With the government shutdown, very little data is coming out, which is helping rates stay down. As you read in December, the stock market volatility gave us lower rates by 0.375%, then another 0.125% at the end of the year. It just now is hitting the news though it happened a month ago. Be sure to check this rate sheet every week and you will be that much ahead of the curve, and lock in before the news is old news and rates are up again.
That being said, I am including what news we did get, and another tidbit on weekly earnings broken down by sex and age.
On Tuesday, we learned that the sharp decline in energy costs caused the Dec PPI to drop by 0.2% and the core rate down 0.1% which as you know bad news is good for interest rates but in this case by just a little bit.
Thursday the weekly jobless claims were down by 3000 people, putting the jobless number at 213,000 – good news, but bad for rates
No housing starts or permits numbers were released.
Friday, the December Industrial production number came out UP 0.3%. and the Capacity Utilization rate grew to 78.7% = good news for our economy (or a reflection of how good the economy is rolling) bad news of course for rates.
Because of this good news, interest rates rose just slightly on the long part of the curve, and stayed the same on the shorter end of the curve (if you don’t know what this means, you can read about it soon on my website).
These lower rates over the last month will go up eventually, so introduce me to anyone you think could use a lower mortgage payment and to get out of debt. As you know I will treat them with the utmost care to make you look good.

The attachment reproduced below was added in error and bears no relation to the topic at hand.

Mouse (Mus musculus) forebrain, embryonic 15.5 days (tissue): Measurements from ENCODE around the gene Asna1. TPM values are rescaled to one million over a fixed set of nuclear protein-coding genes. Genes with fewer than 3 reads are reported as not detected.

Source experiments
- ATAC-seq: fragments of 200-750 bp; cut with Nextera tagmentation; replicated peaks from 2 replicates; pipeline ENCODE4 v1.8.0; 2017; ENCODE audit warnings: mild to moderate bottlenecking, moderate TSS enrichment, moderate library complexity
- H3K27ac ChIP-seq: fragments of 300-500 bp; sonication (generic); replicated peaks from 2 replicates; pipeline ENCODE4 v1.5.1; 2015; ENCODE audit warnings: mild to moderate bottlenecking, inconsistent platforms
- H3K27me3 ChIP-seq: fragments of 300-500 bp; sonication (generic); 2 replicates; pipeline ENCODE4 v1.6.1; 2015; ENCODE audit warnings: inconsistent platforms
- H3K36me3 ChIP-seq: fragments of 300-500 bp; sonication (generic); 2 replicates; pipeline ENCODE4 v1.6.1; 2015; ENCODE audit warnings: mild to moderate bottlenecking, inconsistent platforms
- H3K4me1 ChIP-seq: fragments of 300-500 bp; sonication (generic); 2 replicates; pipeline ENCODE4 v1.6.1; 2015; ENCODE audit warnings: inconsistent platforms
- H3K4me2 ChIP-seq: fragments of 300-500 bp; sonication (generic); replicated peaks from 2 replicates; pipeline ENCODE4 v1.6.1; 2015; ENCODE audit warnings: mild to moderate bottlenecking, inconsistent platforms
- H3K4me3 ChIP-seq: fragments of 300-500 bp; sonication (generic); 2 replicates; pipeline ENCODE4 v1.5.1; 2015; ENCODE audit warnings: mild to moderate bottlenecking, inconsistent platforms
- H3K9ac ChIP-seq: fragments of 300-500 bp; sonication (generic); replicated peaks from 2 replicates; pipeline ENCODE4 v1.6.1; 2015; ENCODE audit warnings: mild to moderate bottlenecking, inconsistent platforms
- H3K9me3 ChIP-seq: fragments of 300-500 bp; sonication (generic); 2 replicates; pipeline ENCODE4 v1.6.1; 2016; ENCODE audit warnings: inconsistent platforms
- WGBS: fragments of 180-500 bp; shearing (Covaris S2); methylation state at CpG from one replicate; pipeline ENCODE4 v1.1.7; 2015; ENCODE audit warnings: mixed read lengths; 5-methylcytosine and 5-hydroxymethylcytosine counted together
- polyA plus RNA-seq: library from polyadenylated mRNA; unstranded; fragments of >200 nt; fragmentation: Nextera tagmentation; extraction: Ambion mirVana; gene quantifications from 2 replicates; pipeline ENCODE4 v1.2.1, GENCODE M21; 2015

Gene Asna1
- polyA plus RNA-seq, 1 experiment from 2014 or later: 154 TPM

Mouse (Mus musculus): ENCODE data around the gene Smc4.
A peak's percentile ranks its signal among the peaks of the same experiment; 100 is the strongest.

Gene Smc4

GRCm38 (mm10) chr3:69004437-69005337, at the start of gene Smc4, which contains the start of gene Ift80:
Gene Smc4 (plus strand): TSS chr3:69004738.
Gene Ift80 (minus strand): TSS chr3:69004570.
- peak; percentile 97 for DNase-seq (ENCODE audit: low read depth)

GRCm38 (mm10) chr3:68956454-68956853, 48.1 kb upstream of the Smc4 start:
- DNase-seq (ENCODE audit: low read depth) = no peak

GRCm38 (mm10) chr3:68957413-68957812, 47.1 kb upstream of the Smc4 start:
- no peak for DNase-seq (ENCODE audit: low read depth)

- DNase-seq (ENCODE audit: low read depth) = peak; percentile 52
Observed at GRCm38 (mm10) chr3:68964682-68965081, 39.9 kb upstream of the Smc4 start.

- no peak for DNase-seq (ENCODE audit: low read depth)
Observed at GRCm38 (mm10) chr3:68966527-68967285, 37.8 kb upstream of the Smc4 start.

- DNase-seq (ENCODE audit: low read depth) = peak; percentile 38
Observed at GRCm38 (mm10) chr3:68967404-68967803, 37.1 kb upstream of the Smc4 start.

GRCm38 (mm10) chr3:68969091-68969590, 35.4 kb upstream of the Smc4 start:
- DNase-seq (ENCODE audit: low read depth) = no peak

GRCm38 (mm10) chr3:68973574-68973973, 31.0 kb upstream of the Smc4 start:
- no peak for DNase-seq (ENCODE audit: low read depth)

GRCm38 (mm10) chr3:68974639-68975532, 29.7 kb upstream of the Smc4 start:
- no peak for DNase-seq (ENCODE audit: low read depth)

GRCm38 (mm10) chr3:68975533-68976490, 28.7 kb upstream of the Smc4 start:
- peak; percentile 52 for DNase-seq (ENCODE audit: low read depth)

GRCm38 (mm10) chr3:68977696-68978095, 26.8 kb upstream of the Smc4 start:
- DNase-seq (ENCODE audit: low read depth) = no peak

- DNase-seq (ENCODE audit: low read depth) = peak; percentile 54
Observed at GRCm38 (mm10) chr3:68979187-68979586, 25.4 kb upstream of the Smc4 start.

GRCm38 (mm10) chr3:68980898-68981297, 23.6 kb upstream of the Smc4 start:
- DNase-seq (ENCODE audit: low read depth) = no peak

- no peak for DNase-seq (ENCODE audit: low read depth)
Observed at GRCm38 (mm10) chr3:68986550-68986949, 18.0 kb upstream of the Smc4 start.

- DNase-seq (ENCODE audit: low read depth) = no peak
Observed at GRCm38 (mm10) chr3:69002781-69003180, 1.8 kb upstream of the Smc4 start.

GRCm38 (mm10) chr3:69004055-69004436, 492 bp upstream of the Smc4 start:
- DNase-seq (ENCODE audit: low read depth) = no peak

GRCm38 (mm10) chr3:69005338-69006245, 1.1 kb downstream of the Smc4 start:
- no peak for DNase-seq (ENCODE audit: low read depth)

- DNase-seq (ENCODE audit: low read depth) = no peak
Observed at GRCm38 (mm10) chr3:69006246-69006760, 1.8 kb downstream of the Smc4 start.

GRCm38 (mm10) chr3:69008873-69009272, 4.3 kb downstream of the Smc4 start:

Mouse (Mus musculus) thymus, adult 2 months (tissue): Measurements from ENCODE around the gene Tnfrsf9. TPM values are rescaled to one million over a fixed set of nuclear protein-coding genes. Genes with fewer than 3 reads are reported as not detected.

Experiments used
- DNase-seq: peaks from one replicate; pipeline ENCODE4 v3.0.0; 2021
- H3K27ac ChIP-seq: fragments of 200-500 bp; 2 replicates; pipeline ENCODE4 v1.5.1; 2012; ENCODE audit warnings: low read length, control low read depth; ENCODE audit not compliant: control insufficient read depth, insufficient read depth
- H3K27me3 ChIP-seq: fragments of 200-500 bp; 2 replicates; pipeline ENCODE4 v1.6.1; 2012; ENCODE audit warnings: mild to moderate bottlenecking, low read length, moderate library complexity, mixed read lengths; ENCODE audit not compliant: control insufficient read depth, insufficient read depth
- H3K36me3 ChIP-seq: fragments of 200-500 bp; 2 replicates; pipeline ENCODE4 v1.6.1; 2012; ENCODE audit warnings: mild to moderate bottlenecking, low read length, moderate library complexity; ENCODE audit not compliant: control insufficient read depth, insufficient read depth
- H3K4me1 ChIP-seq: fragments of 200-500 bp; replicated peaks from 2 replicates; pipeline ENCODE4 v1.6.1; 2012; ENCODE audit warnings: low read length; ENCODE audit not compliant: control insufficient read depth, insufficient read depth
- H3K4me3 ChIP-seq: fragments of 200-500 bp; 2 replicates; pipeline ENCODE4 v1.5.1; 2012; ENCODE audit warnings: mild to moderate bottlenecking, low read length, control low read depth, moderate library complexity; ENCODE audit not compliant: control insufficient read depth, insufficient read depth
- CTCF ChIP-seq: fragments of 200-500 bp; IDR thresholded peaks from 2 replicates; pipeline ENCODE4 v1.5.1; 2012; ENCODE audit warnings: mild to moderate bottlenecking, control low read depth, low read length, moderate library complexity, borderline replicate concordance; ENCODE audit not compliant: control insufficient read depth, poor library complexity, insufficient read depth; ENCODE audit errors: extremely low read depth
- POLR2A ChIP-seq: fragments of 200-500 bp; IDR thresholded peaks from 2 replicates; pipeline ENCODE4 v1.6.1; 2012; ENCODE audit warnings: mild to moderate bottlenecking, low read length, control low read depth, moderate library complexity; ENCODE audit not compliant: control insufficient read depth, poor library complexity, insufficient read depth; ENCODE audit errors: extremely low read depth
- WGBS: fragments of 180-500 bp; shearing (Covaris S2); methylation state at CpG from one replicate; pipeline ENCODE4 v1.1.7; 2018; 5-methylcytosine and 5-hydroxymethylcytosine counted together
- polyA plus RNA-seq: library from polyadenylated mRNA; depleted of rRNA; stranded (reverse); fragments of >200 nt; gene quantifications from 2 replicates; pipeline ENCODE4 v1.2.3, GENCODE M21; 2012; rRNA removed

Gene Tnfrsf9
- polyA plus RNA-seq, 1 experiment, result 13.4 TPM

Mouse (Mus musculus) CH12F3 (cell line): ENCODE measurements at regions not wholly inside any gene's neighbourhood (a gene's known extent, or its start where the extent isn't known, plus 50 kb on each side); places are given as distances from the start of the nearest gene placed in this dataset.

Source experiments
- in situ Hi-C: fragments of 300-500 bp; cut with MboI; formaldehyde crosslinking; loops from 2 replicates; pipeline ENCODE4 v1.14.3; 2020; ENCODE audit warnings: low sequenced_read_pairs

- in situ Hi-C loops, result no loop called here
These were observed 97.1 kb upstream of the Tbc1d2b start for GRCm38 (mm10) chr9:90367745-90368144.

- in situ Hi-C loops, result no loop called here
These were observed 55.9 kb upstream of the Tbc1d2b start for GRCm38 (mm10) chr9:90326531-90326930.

One of my favorite sites (and where I get a lot of this data and I dig deeper into the data) is the Bureau of Labor Statistics or www.BLS.gov.
Here are some breakdowns on employment that I find interesting from the site:
“Median weekly earnings of the nation’s 115.9 million full-time wage and salary workers were $900 in the fourth quarter of 2018 (not seasonally adjusted), the U.S. Bureau of Labor Statistics reported today. This was 5.0 percent higher than a year earlier, compared with a gain of 2.2 percent in the Consumer Price Index for All Urban Consumers (CPI-U) over the same period.”
Presumably this means that if our income went up 5%, and our cost of goods only went up 2.2% we should money left over. I also think a lot of people will be pleasantly surprised when they file their taxes, and get a bigger refund due to the new tax laws.
How did break down by sex?
“Median weekly earnings of full-time workers were $900 in the fourth quarter of 2018. Women had median weekly earnings of $794, or 80.0 percent of the $993 median for men. (See table 2.)
–The women’s – to – men’s earnings ratio varied by race and ethnicity. White women earned 79.7 percent as much as their male counterparts, compared with 86.0 percent for Black women, 74.6 percent for Asian women, and 82.9 percent for Hispanic women. (See table 2.)”
To learn more or see the graphs, I would encourage you to explore the site.